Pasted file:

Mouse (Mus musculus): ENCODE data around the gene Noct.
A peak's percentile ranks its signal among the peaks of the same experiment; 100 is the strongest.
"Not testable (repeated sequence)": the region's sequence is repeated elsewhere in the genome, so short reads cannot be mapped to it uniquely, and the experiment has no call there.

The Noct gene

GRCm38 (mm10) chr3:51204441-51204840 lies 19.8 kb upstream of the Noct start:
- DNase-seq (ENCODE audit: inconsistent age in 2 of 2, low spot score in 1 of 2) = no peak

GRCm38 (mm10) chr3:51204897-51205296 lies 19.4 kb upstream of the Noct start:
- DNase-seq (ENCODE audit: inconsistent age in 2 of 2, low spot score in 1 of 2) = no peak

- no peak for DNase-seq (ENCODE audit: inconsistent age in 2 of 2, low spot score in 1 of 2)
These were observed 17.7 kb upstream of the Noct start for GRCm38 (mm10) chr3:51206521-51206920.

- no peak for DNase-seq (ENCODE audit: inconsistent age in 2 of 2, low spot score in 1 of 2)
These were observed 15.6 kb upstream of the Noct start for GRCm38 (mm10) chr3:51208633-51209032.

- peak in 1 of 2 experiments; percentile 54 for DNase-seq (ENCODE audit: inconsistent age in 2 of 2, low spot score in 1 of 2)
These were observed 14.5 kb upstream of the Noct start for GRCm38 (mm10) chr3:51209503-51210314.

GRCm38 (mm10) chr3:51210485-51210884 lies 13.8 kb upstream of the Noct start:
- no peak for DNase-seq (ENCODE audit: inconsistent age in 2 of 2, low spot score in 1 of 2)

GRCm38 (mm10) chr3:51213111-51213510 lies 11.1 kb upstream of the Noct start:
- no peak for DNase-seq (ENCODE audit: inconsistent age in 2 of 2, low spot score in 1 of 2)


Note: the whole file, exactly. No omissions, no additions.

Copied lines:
Mouse (Mus musculus): ENCODE data around the gene Noct.
A peak's percentile ranks its signal among the peaks of the same experiment; 100 is the strongest.
"Not testable (repeated sequence)": the region's sequence is repeated elsewhere in the genome, so short reads cannot be mapped to it uniquely, and the experiment has no call there.

The Noct gene

GRCm38 (mm10) chr3:51204441-51204840 lies 19.8 kb upstream of the Noct start:
- DNase-seq (ENCODE audit: inconsistent age in 2 of 2, low spot score in 1 of 2) = no peak

GRCm38 (mm10) chr3:51204897-51205296 lies 19.4 kb upstream of the Noct start:
- DNase-seq (ENCODE audit: inconsistent age in 2 of 2, low spot score in 1 of 2) = no peak

- no peak for DNase-seq (ENCODE audit: inconsistent age in 2 of 2, low spot score in 1 of 2)
These were observed 17.7 kb upstream of the Noct start for GRCm38 (mm10) chr3:51206521-51206920.

- no peak for DNase-seq (ENCODE audit: inconsistent age in 2 of 2, low spot score in 1 of 2)
These were observed 15.6 kb upstream of the Noct start for GRCm38 (mm10) chr3:51208633-51209032.

- peak in 1 of 2 experiments; percentile 54 for DNase-seq (ENCODE audit: inconsistent age in 2 of 2, low spot score in 1 of 2)
These were observed 14.5 kb upstream of the Noct start for GRCm38 (mm10) chr3:51209503-51210314.

GRCm38 (mm10) chr3:51210485-51210884 lies 13.8 kb upstream of the Noct start:
- no peak for DNase-seq (ENCODE audit: inconsistent age in 2 of 2, low spot score in 1 of 2)

GRCm38 (mm10) chr3:51213111-51213510 lies 11.1 kb upstream of the Noct start:
- no peak for DNase-seq (ENCODE audit: inconsistent age in 2 of 2, low spot score in 1 of 2)